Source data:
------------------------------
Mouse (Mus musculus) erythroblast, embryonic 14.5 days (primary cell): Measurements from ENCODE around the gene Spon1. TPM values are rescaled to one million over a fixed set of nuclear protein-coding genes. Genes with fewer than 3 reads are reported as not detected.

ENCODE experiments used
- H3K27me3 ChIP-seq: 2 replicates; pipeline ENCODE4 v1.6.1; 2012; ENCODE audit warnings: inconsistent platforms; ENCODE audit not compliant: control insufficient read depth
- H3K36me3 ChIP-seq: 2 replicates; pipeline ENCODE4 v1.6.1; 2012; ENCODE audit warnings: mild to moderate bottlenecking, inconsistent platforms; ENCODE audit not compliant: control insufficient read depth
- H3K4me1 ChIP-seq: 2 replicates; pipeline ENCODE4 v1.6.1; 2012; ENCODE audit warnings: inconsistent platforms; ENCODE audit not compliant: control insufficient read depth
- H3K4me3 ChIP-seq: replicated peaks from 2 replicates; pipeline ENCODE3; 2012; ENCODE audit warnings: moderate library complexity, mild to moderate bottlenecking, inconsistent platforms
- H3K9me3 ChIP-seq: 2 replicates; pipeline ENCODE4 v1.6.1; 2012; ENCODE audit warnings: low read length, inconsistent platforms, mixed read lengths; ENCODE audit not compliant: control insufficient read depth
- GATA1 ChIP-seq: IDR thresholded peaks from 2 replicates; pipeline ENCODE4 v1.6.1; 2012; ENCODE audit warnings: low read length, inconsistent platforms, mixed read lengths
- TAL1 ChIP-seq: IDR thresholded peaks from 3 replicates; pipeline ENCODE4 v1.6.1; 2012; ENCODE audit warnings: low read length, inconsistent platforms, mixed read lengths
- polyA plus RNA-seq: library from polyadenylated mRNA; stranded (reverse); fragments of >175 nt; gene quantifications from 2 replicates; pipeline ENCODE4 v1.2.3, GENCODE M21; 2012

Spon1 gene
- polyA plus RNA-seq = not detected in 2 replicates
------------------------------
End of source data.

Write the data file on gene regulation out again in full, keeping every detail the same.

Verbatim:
Mouse (Mus musculus) erythroblast, embryonic 14.5 days (primary cell): Measurements from ENCODE around the gene Spon1. TPM values are rescaled to one million over a fixed set of nuclear protein-coding genes. Genes with fewer than 3 reads are reported as not detected.

ENCODE experiments used
- H3K27me3 ChIP-seq: 2 replicates; pipeline ENCODE4 v1.6.1; 2012; ENCODE audit warnings: inconsistent platforms; ENCODE audit not compliant: control insufficient read depth
- H3K36me3 ChIP-seq: 2 replicates; pipeline ENCODE4 v1.6.1; 2012; ENCODE audit warnings: mild to moderate bottlenecking, inconsistent platforms; ENCODE audit not compliant: control insufficient read depth
- H3K4me1 ChIP-seq: 2 replicates; pipeline ENCODE4 v1.6.1; 2012; ENCODE audit warnings: inconsistent platforms; ENCODE audit not compliant: control insufficient read depth
- H3K4me3 ChIP-seq: replicated peaks from 2 replicates; pipeline ENCODE3; 2012; ENCODE audit warnings: moderate library complexity, mild to moderate bottlenecking, inconsistent platforms
- H3K9me3 ChIP-seq: 2 replicates; pipeline ENCODE4 v1.6.1; 2012; ENCODE audit warnings: low read length, inconsistent platforms, mixed read lengths; ENCODE audit not compliant: control insufficient read depth
- GATA1 ChIP-seq: IDR thresholded peaks from 2 replicates; pipeline ENCODE4 v1.6.1; 2012; ENCODE audit warnings: low read length, inconsistent platforms, mixed read lengths
- TAL1 ChIP-seq: IDR thresholded peaks from 3 replicates; pipeline ENCODE4 v1.6.1; 2012; ENCODE audit warnings: low read length, inconsistent platforms, mixed read lengths
- polyA plus RNA-seq: library from polyadenylated mRNA; stranded (reverse); fragments of >175 nt; gene quantifications from 2 replicates; pipeline ENCODE4 v1.2.3, GENCODE M21; 2012

Spon1 gene
- polyA plus RNA-seq = not detected in 2 replicates